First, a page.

Select Committee on Environment, Transport and Regional Affairs Appendices to the Minutes of Evidence

Supplementary memorandum by Docklands Light Railway (RT 23A)


  As you are aware DLR has only had limited experience of the Transport & Works Act procedures primarily associated with the London City Airport Extension.

  DLR has always tried to be open in its dealings with its neighbours and therefore the requirements to carry out full consultation under the procedures was not an onerous task but one which we feel benefited the project. We have carried out two major phases of consultation—the first of which involved sending out a consultation leaflet to the 3000 local residents and other interested parties. This resulted in over 10 per cent response, 90 per cent of which were in favour of the project. We also held a number of local meetings at which residents could hear more about the project but also voice any fears they had. We carried out visits to the other parts of the DLR system for local residents so they could see the design treatment and the nature of the DLR viaduct design. This consultation and series of visits paid dividends in helping the residents to understand how the extension might affect them.

  We also felt it was essential that we kept residents informed as the project progressed and a second phase of consultation was therefore carried out informing them of progress on the project and the likely timescales for making an application for a TWA Order.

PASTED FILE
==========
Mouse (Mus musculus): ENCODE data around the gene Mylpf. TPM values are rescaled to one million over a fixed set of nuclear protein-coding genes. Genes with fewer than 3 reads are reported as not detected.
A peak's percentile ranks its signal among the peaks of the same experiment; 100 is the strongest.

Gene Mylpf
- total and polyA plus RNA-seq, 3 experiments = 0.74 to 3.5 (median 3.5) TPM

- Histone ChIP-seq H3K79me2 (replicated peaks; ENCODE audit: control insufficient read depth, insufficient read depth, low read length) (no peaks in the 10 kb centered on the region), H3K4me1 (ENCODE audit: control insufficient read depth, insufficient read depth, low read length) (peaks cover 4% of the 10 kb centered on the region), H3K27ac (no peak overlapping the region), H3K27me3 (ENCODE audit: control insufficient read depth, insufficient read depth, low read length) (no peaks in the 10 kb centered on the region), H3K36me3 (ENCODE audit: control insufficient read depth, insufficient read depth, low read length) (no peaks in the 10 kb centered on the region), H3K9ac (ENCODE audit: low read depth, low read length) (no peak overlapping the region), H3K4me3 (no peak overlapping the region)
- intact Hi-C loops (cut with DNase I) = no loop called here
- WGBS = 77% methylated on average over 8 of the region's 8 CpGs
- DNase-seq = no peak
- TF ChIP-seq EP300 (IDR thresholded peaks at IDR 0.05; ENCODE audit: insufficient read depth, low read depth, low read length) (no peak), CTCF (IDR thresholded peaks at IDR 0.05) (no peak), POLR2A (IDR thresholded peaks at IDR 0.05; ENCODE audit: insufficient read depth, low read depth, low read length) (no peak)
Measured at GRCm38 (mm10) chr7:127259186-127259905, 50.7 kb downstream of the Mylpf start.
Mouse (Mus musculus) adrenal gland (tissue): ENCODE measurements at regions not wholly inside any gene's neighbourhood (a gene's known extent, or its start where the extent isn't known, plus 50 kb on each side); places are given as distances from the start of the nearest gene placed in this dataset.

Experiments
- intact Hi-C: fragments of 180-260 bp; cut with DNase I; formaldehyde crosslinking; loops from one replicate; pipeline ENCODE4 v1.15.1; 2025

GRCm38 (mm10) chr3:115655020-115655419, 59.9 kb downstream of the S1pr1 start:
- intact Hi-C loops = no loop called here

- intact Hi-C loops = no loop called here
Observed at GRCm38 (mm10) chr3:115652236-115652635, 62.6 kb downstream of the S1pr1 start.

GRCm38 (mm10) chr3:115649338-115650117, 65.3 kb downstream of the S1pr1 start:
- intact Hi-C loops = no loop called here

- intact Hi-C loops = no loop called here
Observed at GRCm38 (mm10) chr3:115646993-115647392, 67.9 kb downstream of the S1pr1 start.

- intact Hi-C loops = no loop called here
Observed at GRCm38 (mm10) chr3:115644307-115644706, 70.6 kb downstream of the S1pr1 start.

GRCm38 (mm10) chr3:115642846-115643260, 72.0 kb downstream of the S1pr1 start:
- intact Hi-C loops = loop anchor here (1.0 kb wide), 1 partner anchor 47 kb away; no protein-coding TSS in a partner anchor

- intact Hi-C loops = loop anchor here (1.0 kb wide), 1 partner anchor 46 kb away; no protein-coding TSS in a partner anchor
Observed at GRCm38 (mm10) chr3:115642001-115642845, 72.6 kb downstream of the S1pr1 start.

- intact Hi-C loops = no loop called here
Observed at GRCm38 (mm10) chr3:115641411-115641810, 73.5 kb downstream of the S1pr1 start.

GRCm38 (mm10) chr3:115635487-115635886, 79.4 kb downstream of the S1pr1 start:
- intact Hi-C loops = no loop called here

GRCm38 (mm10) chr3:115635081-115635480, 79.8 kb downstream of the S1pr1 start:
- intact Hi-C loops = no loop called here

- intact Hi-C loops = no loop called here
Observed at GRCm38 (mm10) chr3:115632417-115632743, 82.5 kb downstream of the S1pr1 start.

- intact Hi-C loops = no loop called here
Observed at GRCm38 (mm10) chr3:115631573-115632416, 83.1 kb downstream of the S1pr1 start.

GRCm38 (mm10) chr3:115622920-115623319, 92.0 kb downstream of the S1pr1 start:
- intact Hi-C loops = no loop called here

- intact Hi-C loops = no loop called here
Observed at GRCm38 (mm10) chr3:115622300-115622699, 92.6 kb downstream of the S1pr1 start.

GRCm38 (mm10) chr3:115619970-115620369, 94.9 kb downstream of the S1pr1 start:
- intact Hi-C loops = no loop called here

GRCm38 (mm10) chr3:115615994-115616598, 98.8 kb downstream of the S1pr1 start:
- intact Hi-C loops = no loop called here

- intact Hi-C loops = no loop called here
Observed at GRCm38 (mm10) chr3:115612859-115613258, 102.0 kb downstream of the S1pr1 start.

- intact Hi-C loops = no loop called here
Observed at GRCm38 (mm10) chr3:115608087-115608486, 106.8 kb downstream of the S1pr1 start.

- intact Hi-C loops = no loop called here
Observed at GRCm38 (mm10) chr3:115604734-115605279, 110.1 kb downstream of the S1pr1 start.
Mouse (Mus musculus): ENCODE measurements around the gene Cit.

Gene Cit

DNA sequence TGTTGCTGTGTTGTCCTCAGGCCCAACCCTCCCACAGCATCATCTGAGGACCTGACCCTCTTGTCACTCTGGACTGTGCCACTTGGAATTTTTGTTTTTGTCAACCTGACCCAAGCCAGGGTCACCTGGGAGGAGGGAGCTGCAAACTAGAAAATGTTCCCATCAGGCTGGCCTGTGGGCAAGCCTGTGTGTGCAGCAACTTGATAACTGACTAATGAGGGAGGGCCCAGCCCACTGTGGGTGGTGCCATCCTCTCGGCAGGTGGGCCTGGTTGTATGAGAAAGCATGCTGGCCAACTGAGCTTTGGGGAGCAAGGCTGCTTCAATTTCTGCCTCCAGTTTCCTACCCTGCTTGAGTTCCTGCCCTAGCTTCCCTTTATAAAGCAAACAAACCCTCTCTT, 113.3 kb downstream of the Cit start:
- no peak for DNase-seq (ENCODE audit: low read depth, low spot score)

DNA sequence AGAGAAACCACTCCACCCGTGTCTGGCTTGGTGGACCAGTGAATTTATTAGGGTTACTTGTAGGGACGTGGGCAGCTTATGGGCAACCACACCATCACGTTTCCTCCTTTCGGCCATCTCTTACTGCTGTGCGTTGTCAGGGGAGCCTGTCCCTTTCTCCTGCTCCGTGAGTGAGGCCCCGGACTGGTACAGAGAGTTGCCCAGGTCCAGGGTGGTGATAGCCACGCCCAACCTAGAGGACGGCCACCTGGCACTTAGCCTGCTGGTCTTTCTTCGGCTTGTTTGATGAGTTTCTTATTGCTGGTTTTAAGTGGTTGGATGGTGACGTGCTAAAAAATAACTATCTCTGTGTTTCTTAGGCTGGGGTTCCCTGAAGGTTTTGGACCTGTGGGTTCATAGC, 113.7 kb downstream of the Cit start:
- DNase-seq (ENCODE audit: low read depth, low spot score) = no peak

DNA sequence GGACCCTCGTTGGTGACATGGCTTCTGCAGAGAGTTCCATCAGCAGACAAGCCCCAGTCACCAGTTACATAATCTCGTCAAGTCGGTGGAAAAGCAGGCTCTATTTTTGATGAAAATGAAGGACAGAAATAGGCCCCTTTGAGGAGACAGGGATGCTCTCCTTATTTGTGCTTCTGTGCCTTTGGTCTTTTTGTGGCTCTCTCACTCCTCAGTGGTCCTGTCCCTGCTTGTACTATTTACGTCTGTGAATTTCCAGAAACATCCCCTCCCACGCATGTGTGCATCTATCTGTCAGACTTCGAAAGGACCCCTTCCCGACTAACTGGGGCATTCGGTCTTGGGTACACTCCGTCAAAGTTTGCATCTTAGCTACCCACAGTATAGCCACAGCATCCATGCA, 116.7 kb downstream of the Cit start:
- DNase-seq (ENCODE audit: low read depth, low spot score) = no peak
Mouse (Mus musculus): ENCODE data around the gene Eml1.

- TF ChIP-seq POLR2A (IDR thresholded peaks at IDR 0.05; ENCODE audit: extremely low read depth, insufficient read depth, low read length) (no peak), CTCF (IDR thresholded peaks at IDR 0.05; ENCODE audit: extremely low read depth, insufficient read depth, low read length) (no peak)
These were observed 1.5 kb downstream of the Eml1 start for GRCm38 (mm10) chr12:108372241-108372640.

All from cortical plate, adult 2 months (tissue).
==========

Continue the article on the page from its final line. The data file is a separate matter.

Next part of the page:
Our experience of using the procedures has so far been good but we are under no illusions that there will not be objections to the proposed scheme, particularly from the "institutional objectors". The London City Airport Extension project is a fairly localised project and this has enabled us to achieve good coverage for the information and get appropriate responses (although this has also involved a certain amount of legwork!). Carrying out a similar level of consultation on large projects such as Thameslink 2000, may not be as practical.

  We have not found the procedures to be overly expensive compared with the former Parliamentary Bill process and we feel we have managed to achieve good progress in a short timescale. Again the characteristics of the area through which we intend to build the extension (ie partly brownfield sites) possibly make the DLR extension an easier prospect when compared to tunnelling through Central London.

  In summary therefore we feel that the current procedures have not caused difficulty but we may have been fortunate in the nature of the project we are promoting.

  We have heard a number of comments from other organisations regarding the conduct of the inquiry particularly the timescale for receiving a decision. We believe we have worked up good relations with the DETR TWA unit and will await continuing good responses from them in the conduct of the remainder of the process.


  We understand that economists at the Private Finance Unit and the Department of the Environment carried out an appraisal of the Lewisham Extension scheme as a public sector comparator which indicated that the proposal PFI scheme gave better value.

February 2000

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